In this morning’s NZ Herald, Auckland accountant Alan Dudson proposes a simple way of sorting out the property market. By that he means making housing cheaper and easier to get into for families (evidently single people need not apply). We should stop allowing a deduction for interest costs incurred by residential investors. At present, he says, we subsidise residential property investors by allowing them to claim a tax deduction for interest. So they can afford to pay more to buy a house, because their tax bill is reduced by the interest deduction. If we stop them being able to claim interest deductions, then they won’t pay as much, and the price of housing will fall, and ordinary people will be able to buy houses again.
It’s a bad idea. For starters, it’s not clear why interest expenses are the culprit. Property owners bear a variety of expenses, such as repairs and maintenance, rates, insurance, management feeds and others, in addition to interest. Those expenses are all deductible. Should interest suddenly become non-deductable, then banks and other institutions will find ways shift ‘interest’ expense into another form. Moreover, it’s not clear why interest should be singled out as the non-deductible expense. Why not rates, or insurance? On top of that, there is a general principle in our tax law that allows people to deduct the expenses they incur in earning assessable income. Removing interest deducibility for residential property investment would be an ad hoc change to that principle. It’s an arbitrary rule, designed to achieve a non-tax purpose.
Second, there are some serious design issues. It’s worth remembering that a reasonable proportion of rental property owners are “accidental investors.” These are people who have had to shift from one place to another for work purposes, and have been unable to sell their homes, so they’ve rented them out. These people would be caught in Alan Dudson’s tax net too, even though they are not speculative property investors. Perhaps you might just say, well, thems the breaks, but it still points to a problem: introducing this measure will affect the ability of people to move in pursuit of employment. In other words, the proposal has a nasty side effect.
You could mitigate this nasty side effect by having an exemption for houses that have been the family home, and you could have a time limit on the exemption, say five years. This would give people enough time to sort their finances and housing out. However, it would open the way for investors to move from house to house, living in each of them for a few months or a year or two, and then transferring them to the rental market. It would be a laborious way of exploiting the loophole, but the loophole would nevertheless exist. And you could design your way out of the loophole, by limiting the number of houses for which you could claim the exemption at any one time, but what started out as a simple rule (you can’t deduct interest) starts to get administratively complex.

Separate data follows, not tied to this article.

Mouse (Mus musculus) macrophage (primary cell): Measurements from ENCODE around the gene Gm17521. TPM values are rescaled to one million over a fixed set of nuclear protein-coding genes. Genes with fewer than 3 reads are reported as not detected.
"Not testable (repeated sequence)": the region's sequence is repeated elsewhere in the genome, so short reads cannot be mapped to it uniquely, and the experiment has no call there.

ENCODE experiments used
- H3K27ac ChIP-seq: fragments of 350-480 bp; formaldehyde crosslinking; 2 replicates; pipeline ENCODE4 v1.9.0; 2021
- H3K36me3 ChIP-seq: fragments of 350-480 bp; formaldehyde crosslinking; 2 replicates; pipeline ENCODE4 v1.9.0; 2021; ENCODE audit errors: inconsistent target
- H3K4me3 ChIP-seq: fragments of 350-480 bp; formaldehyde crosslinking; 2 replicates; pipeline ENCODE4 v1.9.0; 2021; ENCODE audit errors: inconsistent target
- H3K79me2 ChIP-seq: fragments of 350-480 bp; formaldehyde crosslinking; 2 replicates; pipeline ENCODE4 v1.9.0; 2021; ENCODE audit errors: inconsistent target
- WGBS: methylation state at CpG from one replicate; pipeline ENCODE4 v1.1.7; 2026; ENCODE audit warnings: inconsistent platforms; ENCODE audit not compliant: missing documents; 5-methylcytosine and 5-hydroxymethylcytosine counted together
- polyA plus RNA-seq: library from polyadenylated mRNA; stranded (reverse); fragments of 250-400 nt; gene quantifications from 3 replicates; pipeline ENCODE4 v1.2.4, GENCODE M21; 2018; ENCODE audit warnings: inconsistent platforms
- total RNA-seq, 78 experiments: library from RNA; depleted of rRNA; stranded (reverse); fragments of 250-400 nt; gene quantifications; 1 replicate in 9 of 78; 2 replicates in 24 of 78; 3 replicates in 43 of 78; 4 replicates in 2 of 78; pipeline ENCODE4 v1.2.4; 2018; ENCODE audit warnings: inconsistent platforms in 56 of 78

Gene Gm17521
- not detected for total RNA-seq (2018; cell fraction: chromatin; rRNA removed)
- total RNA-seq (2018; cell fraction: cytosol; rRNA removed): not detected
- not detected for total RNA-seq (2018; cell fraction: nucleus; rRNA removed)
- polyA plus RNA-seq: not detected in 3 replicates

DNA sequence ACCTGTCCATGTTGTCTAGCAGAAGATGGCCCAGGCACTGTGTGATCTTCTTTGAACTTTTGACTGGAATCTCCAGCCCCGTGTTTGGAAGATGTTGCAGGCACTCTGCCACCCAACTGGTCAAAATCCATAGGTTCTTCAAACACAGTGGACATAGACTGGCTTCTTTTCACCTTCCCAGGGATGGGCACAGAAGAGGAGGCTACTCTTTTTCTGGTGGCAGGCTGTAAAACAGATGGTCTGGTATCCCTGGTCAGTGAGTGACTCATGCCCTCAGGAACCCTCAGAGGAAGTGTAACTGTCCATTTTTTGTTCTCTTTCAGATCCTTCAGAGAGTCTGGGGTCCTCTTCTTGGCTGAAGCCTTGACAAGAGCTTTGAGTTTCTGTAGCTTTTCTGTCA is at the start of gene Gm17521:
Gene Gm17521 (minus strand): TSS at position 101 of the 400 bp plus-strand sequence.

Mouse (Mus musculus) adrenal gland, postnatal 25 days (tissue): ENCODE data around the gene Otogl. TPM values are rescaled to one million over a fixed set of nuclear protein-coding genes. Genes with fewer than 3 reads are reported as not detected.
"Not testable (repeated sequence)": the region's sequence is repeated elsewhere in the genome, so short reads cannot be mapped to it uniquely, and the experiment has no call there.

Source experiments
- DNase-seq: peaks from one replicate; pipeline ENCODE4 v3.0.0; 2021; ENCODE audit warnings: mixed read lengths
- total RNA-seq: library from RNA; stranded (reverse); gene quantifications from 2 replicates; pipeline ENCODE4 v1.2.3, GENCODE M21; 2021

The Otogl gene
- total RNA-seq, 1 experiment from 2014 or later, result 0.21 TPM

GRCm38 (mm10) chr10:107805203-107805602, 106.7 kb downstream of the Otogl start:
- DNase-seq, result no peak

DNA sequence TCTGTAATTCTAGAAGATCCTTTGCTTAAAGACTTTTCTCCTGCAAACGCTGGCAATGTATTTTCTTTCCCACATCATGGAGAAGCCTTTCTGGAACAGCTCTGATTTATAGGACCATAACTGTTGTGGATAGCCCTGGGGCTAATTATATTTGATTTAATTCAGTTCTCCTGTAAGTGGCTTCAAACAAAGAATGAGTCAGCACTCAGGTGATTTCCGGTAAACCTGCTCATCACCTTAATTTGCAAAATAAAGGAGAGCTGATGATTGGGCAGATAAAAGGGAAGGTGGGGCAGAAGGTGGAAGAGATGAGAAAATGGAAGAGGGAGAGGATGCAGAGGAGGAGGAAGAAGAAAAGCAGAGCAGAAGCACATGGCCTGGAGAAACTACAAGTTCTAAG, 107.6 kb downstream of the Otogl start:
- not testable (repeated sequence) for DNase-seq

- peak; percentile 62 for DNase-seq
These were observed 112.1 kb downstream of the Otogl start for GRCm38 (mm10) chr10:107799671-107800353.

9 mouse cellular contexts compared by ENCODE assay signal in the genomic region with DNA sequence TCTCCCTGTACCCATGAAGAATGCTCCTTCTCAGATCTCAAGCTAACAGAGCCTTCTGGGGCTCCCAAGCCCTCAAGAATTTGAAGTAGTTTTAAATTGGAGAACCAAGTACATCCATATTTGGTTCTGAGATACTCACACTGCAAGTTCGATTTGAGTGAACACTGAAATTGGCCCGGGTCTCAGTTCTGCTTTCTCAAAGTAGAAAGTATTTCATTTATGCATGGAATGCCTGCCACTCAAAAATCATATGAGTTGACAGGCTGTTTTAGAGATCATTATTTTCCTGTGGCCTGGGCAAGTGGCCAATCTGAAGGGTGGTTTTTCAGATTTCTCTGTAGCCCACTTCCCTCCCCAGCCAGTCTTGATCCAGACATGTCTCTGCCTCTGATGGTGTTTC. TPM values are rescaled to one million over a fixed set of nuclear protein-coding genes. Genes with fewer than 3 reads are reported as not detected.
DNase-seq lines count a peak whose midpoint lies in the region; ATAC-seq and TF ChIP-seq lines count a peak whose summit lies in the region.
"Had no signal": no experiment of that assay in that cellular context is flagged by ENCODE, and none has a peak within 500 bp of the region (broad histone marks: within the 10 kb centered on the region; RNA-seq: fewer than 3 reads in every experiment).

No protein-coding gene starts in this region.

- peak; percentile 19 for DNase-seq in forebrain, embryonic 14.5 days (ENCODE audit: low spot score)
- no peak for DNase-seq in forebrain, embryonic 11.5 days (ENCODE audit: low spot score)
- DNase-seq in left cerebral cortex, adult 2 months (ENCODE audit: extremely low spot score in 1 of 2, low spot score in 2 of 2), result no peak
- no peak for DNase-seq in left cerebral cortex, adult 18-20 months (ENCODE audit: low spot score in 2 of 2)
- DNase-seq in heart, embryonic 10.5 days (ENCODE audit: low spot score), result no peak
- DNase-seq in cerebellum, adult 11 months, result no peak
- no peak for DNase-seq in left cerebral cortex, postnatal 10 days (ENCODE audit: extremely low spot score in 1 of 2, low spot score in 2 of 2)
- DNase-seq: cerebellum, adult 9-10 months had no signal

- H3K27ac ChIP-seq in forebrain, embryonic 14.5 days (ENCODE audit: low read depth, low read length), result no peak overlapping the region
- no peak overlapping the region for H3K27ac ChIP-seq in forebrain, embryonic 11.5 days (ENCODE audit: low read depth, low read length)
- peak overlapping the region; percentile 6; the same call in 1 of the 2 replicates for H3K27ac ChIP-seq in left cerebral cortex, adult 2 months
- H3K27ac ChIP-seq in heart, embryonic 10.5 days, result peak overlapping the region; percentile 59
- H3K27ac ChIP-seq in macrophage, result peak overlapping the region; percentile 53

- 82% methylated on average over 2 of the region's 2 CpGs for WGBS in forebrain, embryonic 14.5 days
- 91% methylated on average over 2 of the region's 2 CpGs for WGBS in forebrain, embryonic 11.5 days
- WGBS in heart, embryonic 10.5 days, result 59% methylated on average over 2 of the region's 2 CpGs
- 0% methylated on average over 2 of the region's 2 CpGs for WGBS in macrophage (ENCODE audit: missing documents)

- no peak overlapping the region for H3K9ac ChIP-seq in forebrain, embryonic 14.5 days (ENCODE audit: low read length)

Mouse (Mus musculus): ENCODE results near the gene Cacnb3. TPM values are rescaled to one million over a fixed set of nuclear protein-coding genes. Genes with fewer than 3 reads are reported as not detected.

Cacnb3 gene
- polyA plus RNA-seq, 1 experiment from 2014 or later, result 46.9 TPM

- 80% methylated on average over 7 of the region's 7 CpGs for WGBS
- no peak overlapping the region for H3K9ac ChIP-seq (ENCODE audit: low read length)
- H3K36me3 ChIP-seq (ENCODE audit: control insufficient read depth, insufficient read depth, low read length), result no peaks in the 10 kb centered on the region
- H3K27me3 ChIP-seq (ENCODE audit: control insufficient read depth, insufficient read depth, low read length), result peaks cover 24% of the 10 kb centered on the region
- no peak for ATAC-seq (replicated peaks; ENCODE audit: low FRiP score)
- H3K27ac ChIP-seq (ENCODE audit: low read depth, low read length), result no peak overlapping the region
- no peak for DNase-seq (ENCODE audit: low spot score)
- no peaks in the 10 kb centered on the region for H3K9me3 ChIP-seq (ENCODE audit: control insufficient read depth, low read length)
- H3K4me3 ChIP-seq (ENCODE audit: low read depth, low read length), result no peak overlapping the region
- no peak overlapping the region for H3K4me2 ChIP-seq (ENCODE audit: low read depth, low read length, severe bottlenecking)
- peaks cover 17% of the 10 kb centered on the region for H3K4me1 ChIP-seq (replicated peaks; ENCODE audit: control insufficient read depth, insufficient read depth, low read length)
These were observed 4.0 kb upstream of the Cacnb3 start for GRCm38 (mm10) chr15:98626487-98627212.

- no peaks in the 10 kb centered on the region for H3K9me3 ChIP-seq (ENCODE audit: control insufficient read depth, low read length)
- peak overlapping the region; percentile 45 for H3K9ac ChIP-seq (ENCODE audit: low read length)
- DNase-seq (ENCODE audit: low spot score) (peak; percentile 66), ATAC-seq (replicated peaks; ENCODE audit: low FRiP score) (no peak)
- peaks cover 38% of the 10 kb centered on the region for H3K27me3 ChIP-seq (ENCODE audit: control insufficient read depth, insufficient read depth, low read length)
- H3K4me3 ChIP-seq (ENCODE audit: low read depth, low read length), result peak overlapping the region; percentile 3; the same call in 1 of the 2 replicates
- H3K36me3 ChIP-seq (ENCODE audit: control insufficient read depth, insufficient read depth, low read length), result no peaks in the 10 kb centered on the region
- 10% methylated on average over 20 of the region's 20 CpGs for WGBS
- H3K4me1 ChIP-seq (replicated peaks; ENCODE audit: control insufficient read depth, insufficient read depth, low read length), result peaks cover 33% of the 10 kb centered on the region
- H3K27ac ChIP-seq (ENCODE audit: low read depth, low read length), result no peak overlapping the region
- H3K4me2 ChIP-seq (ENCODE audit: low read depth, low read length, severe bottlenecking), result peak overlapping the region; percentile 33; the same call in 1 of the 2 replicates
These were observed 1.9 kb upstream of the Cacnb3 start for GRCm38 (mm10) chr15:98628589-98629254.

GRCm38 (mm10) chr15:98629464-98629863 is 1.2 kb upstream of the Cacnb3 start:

Third, how do we deal with people who supply short term accommodation, such as furnished apartments in hotel complexes? These people are providing residential accommodation, sometimes on a comparatively long term basis, for somewhat transitory workers (for example, for the Christchurch rebuild)? They could conceivably be caught by this too. Again, you could design rules to exclude some residential accommodation, perhaps accommodation that is available for less than six months at a time. But all that would do is shift all leases to 180 days. Or you could say that it doesn’t apply to apartments in apartment complexes. But then how do you deal with an old villa that has been separated into say, three flats. Is it or isn’t it subject to the residential rental accommodation rules? Again, you could try writing some more rules around this, and perhaps the rules for the supply of residential accommodation and commercial dwellings in the GST Act might provide a workable model. However, it’s still an administratively complex mechanism which will be needed in order to shore up an arbitrary rule.
Mr Dudson thinks that if interest deductibility is removed, “It would flood the market with thousands or tens of thousands of houses for sale.” Maybe. I suspect that plenty of residential property investors would simply increase rents instead, to the extent that the market would bear it. And it’s worth bearing in mind that the tax advantage to be gained, assuming that investors would otherwise be paying the top tax rate, is about $1,700 for every $100,000 of mortgage. No one likes paying extra tax, but my guess is that plenty of investors would find ways to manage it. So I don’t think that there would be an immediate flood of houses onto the market, and that means that there would be no drop in the price of housing. It’s worth remembering that there was no flood of houses onto the market when depreciation deductions were removed.
But the real problem with Mr Dudson’s solution is that it is a demand-side solution. His objective is to make housing more affordable in Auckland in particular. However, the reason that prices are high in Auckland is that demand is very high. All those properties that are snapped up by property investors are promptly filled with tenants who are happy, or at least prepared, to pay high rents for it. That demand won’t go away just by changing the rules around interest deductibility. If we really want to make housing in Auckland more affordable, then we need to look at the supply side of the equation, and build many more houses.